Date: November 07, 2012
Author: Luke Elvy / Golf Australia

Luke Elvy blog: Is it young talent time?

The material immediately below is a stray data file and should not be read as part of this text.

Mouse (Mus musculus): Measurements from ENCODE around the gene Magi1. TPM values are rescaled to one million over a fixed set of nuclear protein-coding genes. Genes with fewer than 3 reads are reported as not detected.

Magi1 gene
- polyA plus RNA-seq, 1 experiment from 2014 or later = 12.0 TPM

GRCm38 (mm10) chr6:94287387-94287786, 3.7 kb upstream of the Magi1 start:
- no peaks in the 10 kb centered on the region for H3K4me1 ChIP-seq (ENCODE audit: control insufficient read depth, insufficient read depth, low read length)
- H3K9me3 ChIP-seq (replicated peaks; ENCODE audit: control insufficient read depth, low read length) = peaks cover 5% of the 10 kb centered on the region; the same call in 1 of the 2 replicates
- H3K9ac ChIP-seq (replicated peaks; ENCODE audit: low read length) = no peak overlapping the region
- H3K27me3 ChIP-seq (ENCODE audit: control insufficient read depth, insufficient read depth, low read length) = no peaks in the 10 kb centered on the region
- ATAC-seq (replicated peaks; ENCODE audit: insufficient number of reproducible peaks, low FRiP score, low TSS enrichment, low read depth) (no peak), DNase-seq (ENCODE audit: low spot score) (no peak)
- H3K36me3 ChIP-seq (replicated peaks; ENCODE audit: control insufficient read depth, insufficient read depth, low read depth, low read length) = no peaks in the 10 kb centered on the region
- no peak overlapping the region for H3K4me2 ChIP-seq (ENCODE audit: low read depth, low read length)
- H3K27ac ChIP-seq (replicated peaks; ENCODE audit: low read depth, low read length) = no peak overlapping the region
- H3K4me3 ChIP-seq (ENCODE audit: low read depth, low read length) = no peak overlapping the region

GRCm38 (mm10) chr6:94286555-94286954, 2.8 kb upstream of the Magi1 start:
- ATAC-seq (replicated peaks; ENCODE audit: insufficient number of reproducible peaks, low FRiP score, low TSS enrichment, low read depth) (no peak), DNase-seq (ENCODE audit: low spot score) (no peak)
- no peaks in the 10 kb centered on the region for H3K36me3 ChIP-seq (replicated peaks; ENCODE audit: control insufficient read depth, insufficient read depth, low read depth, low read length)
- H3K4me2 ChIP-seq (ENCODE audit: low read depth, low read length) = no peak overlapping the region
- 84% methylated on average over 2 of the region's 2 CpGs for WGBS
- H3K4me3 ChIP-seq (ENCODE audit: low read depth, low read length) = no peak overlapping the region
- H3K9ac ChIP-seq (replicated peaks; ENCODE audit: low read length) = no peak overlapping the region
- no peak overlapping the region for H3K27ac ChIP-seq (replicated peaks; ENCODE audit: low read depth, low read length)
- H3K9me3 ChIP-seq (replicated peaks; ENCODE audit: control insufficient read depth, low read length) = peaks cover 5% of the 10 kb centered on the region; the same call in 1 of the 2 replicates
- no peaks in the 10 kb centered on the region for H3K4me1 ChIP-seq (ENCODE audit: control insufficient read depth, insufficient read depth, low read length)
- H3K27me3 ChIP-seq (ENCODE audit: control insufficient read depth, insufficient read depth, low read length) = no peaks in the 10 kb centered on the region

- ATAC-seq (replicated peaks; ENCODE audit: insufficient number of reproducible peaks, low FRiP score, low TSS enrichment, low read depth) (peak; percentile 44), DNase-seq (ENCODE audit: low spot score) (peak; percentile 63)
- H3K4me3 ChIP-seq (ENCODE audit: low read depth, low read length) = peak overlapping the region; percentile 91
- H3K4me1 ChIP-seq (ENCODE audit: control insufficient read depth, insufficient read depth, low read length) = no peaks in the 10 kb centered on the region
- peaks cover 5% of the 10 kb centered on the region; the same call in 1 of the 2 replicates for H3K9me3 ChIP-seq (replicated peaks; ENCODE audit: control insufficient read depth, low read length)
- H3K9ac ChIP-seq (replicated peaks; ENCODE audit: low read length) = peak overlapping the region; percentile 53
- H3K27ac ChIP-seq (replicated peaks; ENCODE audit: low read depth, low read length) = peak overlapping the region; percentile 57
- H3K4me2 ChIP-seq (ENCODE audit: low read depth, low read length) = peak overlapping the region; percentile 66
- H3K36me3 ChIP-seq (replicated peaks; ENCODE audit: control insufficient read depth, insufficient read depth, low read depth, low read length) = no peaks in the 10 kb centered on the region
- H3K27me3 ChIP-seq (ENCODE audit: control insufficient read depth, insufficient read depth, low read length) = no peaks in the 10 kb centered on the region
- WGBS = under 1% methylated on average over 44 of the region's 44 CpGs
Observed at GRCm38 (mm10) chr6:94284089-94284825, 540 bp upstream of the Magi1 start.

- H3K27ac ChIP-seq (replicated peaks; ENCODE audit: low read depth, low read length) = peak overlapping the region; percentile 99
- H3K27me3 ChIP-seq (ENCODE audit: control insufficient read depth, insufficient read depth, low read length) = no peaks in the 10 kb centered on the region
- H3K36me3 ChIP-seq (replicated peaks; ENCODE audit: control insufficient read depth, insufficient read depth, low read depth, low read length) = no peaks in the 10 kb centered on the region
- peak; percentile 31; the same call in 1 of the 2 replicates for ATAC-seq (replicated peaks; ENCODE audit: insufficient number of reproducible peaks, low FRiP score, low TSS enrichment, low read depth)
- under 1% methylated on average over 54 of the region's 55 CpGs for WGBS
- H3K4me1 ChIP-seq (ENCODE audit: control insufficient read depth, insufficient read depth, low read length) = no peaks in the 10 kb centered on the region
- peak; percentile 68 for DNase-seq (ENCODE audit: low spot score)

Let s be honest, it s been a tough year for Australian golf. We ve had very few wins on the major tours around the world and it s not just a 2012 issue either: closing has become a problem over the past 3-5 years at all levels including our elite Amateurs. We saw it with Adam Scott in this year s Open Championship, how different would things be if he held on to win at Royal Lytham & St Annes? And impressive 18 year-old Oliver Goss had the chance to claim a spot at next years Masters if he won the Asia Pacific Amateur. Instead, we watched a watershed moment as 14 year-old prodigy Guan Tianlang from China ensured he ll be the youngest ever to play at Augusta National. Goss finished a credible third but it s the fourth straight podium for Australians in the four years of the event. Jordan Sherratt (3rd 2009) Tarquin McManus (2nd 2010) and Cameron Smith (3rd 2011). It’s a clich because it s true – success breeds success and according to Golf Australia s High Performance Director Brad James we need to breed a winning culture in Australian golf again. I rang James to discuss the joy of having five Australians in the top 10 at the Asia-Pacific Am and while happy with the results, he said, Going there, it s about the win. It’s a great outcome to have five guys in the top 10 but Oliver s win at the WA Open does a lot more for us than what happened in Thailand. Countries like Northern Ireland and South Africa have a winning culture and we ve been striving for that for the past 2-3 years. We are among the best golfing nations in the world and we need to get back to winning. Before getting into why we ve been struggling to close, its important to acknowledge the efforts of Goss (3rd), James McMillan (5th) plus Nathan Holman, Cameron Smith and Brett Drewitt who tied 7th. To have that many Australians in the mix is testament to the talent coming through and the high level of coaching. Our state programs are very good, all our high performance guys and national coaches are doing a great job. James added. The future of Australian golf has been a growing concern since Greg Norman scaled back his prolific career. At that stage, the generation he had inspired were winning often and all around the world. Nowadays it s just a handful of victories and left to one or two players to fly the flag. At 24, Jason Day is the only 20-something who appears capable of winning and even he struggled this year. Part of the issue is Australia s swing is the thing mentality where kids will hit balls at the range for hours to perfect their ball striking without giving much attention to the short game. But that s set to change with Golf Australia holding a camp for elite amateurs next week where the whole focus will be from 120m in. What the best pros call the red zone or the scoring zone. Oliver Goss averages 28.3 putts per round, which puts him around 75th on the PGA Tour and he’s our best putter by 2 shots! James said. Cameron Smith is considered one of our better putters and he averages 31.2. It’s an issue and we are going to rectify it. Part of the lack of success for Australia is the ever-growing depth of talent in the world of golf. Guan Tianlang s win is yet another sign that China and the Asia Pacific region is getting stronger by the day, it further enhances Greg Norman s thought East will dominate West within 20 years . It’s a different breed coming through, said James they have no fear and are complete players. Just have a look at the way Guan holed the winning putt, just banged it into the back of the cup. For the guy to get it done the way he did, to lead all four days, with the pressure of TV, it s huge. That up and down on the last hole alone was impressive but he hit class shots all week and his pre-shot routine is near perfect and he just turned 14! Aussie golf fans will get to see first hand just how good China s new sensation is when he and fellow 14 year-old Andy Zhang – who made international headlines in June when he became the youngest player to qualify for the US Open – tee it up at The Lakes for the Australian Open, December 3-6. It ll be a glimpse into the future and Tournament Director Trevor Herden even suggested he might pair one of them with 63 year-old Tom Watson. What a sight that d be: the oldest and youngest in the field paired together, almost 50 years between them. I wonder if Guan Tianlang will tell the 8-time major champion what he announced on Twitter soon after his incredible victory on the weekend, I want to win the US Masters at Augusta. Kids these days! Luke Elvy has spent time in the United States covering the PGA Tour. He will host the Australian PGA Championship coverage for ONE HD in December and writes exclusively for Golf Australia. His views do not necessarily represent those of Golf Australia. Follow him on Twitter – @elvisgolf